Local climate conditions impact on breeding performance of house martin (Delichon urbica) populations in Algeria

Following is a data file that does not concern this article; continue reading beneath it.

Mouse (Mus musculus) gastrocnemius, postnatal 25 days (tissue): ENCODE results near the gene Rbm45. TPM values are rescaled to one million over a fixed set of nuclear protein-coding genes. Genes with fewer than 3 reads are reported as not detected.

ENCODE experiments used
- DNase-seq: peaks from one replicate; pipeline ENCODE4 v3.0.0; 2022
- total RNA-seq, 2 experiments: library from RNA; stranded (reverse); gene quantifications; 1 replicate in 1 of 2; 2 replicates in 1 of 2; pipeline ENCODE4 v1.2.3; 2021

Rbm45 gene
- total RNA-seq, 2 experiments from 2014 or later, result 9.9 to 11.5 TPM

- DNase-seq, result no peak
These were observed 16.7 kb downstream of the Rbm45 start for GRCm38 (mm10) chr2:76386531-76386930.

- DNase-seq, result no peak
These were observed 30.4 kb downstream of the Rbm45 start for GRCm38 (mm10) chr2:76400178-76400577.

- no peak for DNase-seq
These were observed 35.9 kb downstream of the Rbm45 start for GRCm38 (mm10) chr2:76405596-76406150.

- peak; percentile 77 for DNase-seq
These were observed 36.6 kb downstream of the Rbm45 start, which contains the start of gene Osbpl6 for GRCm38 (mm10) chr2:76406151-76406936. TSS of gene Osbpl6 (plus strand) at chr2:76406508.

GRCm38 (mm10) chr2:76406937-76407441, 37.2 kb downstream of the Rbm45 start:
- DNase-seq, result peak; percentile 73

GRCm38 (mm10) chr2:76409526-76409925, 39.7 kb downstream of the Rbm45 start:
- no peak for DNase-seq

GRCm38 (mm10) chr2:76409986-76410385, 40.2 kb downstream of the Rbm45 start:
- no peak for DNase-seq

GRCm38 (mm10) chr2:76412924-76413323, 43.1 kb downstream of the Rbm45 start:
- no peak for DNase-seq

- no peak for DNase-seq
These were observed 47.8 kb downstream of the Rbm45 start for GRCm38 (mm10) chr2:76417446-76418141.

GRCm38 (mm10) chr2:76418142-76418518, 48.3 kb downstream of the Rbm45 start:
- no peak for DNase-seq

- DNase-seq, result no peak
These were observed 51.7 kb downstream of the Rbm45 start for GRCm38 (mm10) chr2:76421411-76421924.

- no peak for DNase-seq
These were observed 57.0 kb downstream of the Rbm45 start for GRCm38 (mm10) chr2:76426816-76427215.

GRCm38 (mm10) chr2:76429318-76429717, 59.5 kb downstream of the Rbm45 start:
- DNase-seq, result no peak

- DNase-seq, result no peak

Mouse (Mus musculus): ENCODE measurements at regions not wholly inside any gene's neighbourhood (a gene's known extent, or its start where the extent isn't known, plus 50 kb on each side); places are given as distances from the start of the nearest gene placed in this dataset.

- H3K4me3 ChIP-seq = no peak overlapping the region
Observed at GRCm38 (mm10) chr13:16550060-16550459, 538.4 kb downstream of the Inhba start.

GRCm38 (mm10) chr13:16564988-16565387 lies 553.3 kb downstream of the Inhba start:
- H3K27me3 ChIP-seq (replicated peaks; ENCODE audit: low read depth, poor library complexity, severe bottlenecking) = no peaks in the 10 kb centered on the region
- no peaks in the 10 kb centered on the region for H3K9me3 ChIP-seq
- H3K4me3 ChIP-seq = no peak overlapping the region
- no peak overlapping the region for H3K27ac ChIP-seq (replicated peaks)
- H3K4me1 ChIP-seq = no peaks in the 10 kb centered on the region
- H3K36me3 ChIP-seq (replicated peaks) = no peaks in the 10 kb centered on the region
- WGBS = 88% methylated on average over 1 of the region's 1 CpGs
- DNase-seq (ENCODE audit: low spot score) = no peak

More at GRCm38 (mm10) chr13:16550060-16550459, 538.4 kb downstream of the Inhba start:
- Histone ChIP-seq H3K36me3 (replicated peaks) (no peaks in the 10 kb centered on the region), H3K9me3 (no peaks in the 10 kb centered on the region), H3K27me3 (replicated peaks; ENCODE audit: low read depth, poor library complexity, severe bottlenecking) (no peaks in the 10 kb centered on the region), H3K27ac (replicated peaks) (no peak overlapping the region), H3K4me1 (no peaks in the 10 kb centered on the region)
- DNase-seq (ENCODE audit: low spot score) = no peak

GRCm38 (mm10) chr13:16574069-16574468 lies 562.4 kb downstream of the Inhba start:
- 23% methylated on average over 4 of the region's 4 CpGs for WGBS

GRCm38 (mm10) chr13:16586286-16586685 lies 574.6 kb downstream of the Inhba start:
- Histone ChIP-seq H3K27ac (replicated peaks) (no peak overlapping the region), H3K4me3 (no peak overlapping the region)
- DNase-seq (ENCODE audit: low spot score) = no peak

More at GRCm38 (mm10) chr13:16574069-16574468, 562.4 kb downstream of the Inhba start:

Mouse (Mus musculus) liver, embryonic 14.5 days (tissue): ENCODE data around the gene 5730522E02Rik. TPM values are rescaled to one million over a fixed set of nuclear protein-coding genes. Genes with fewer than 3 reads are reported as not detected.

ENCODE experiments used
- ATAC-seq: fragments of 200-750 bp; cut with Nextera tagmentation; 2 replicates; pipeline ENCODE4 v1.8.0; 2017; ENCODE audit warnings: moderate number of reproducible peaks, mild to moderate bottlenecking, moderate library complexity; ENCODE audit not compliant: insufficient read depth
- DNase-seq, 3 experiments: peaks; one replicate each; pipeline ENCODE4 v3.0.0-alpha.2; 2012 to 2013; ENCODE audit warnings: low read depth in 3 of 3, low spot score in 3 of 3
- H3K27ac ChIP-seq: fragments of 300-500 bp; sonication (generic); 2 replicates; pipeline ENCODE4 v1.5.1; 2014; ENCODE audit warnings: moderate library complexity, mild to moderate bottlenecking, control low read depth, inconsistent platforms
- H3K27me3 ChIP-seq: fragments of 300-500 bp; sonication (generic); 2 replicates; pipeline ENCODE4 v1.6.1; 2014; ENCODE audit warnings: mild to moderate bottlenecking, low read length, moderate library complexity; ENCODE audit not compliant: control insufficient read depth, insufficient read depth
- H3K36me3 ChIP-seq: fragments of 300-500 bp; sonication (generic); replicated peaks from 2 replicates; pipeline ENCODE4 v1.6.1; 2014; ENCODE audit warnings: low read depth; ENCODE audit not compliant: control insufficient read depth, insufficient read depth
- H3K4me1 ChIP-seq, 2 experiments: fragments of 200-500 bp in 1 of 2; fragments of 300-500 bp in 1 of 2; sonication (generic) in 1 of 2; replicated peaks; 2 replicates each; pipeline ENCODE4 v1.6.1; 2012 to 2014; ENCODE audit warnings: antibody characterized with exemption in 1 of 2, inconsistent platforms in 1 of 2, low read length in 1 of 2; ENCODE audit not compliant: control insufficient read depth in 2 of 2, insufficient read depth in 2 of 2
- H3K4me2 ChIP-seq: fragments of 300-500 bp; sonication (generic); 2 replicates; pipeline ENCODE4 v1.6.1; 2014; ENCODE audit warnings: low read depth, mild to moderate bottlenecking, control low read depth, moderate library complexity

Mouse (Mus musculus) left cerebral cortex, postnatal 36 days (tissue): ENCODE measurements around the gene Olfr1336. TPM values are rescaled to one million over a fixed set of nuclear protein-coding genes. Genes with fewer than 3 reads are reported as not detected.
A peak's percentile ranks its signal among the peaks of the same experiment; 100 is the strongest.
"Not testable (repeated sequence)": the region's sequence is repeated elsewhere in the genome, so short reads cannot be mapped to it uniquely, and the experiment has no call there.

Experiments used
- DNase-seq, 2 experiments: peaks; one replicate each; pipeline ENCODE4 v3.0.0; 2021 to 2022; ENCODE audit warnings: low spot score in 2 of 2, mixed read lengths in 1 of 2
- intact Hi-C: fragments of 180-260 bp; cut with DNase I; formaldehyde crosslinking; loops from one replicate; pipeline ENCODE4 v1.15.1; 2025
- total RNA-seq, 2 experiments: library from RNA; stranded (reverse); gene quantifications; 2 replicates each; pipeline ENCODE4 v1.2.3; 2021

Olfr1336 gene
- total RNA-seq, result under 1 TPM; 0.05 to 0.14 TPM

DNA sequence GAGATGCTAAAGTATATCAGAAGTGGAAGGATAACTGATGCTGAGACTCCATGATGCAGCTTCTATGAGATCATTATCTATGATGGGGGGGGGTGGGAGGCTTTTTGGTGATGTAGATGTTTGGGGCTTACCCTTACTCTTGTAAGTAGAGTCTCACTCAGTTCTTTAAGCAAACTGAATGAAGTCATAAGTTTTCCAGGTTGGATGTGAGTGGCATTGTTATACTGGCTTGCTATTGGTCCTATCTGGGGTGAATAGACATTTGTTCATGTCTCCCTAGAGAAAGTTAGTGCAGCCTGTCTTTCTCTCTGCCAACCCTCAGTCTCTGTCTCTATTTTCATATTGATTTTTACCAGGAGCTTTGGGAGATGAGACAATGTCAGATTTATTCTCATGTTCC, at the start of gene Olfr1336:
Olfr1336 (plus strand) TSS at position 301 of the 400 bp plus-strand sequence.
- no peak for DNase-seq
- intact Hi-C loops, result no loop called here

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The Mediterranean climate of North Africa encompasses an interesting variety of sub-climates, from humid and sub-humid to semi-arid and arid. Such variability may provide vital insights into mechanisms that drive species distribution and offered us an ideal opportunity to test phenotypic variations along gradients. We aim in this study to investigate the breeding behaviour of house martin Delichon urbica (Linnaeus, 1758) populations along regional climatic gradients in north-eastern Algeria. During two consecutive breeding seasons (2016–2017), nine field sites (328 active nests) belonging to three different sub-climates: humid, sub-humid, and semi-arid were surveyed regularly from March to August.We used generalized linear models to test the relevance of local climate and several ecological variables on laying reproductive output. Laying dates were positively correlated with climate condition (GOF = 0.42), the semi-arid climate creating appropriate conditions for advancing the laying process, whereas sub-humid and humid climate delayed it. Clutch-size and number of chicks hatched per nest were affected by local climate conditions; they were greater in humid areas than in sub-humid and semi-arid ones. The other non-climatic variables as brood order, laying date, distance to fields, and distance to water were not significant. The spatial analysis around nest sites of house martins also showed that dense vegetation cover and reduced urbanization levels may be potential predictors of breeding behaviour. Nest sites located in humid areas with dense vegetation cover, and low urbanization levels that characterize the surrounding landscape provide high-breeding success rate to this species if compared to sub-humid and semi-arid areas. These findings can be a useful indicator of environmental change in a country that is already experiencing severe drought stresses, uncontrolled urbanization, and high deforestation rates.